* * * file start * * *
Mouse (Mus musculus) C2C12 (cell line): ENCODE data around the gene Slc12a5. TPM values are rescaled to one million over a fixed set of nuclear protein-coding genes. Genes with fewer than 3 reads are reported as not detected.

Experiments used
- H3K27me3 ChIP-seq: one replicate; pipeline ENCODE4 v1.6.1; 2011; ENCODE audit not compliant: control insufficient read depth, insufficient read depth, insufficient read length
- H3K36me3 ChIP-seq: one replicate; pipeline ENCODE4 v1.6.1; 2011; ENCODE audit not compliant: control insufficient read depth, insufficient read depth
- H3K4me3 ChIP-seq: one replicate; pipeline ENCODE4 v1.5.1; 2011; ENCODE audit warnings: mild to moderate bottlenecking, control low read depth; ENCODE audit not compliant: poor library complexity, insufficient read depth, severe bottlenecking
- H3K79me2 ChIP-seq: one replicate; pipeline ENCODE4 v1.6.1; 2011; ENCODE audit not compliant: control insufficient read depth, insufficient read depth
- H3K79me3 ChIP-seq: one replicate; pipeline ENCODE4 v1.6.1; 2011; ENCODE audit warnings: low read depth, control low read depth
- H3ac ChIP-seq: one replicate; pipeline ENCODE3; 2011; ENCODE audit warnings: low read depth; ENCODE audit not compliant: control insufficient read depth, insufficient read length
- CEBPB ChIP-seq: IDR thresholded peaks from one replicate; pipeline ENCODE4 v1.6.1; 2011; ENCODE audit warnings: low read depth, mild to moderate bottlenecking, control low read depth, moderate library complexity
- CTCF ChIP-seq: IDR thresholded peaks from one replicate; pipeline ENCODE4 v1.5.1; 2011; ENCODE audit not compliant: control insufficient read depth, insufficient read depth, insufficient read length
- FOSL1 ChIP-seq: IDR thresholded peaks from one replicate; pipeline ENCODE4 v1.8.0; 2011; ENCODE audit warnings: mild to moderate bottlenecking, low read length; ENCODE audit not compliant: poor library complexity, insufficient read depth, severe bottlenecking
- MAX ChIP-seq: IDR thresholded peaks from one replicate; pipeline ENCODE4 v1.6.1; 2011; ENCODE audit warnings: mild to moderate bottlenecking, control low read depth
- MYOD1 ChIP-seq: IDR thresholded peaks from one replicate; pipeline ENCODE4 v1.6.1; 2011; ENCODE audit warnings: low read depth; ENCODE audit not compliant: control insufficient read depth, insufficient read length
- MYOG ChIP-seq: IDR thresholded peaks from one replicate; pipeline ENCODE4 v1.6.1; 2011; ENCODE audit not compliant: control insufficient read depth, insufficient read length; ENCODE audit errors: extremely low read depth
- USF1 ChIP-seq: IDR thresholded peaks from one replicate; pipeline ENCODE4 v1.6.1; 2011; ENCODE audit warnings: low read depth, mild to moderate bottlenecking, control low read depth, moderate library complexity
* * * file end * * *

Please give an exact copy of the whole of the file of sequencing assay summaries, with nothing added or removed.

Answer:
Mouse (Mus musculus) C2C12 (cell line): ENCODE data around the gene Slc12a5. TPM values are rescaled to one million over a fixed set of nuclear protein-coding genes. Genes with fewer than 3 reads are reported as not detected.

Experiments used
- H3K27me3 ChIP-seq: one replicate; pipeline ENCODE4 v1.6.1; 2011; ENCODE audit not compliant: control insufficient read depth, insufficient read depth, insufficient read length
- H3K36me3 ChIP-seq: one replicate; pipeline ENCODE4 v1.6.1; 2011; ENCODE audit not compliant: control insufficient read depth, insufficient read depth
- H3K4me3 ChIP-seq: one replicate; pipeline ENCODE4 v1.5.1; 2011; ENCODE audit warnings: mild to moderate bottlenecking, control low read depth; ENCODE audit not compliant: poor library complexity, insufficient read depth, severe bottlenecking
- H3K79me2 ChIP-seq: one replicate; pipeline ENCODE4 v1.6.1; 2011; ENCODE audit not compliant: control insufficient read depth, insufficient read depth
- H3K79me3 ChIP-seq: one replicate; pipeline ENCODE4 v1.6.1; 2011; ENCODE audit warnings: low read depth, control low read depth
- H3ac ChIP-seq: one replicate; pipeline ENCODE3; 2011; ENCODE audit warnings: low read depth; ENCODE audit not compliant: control insufficient read depth, insufficient read length
- CEBPB ChIP-seq: IDR thresholded peaks from one replicate; pipeline ENCODE4 v1.6.1; 2011; ENCODE audit warnings: low read depth, mild to moderate bottlenecking, control low read depth, moderate library complexity
- CTCF ChIP-seq: IDR thresholded peaks from one replicate; pipeline ENCODE4 v1.5.1; 2011; ENCODE audit not compliant: control insufficient read depth, insufficient read depth, insufficient read length
- FOSL1 ChIP-seq: IDR thresholded peaks from one replicate; pipeline ENCODE4 v1.8.0; 2011; ENCODE audit warnings: mild to moderate bottlenecking, low read length; ENCODE audit not compliant: poor library complexity, insufficient read depth, severe bottlenecking
- MAX ChIP-seq: IDR thresholded peaks from one replicate; pipeline ENCODE4 v1.6.1; 2011; ENCODE audit warnings: mild to moderate bottlenecking, control low read depth
- MYOD1 ChIP-seq: IDR thresholded peaks from one replicate; pipeline ENCODE4 v1.6.1; 2011; ENCODE audit warnings: low read depth; ENCODE audit not compliant: control insufficient read depth, insufficient read length
- MYOG ChIP-seq: IDR thresholded peaks from one replicate; pipeline ENCODE4 v1.6.1; 2011; ENCODE audit not compliant: control insufficient read depth, insufficient read length; ENCODE audit errors: extremely low read depth
- USF1 ChIP-seq: IDR thresholded peaks from one replicate; pipeline ENCODE4 v1.6.1; 2011; ENCODE audit warnings: low read depth, mild to moderate bottlenecking, control low read depth, moderate library complexity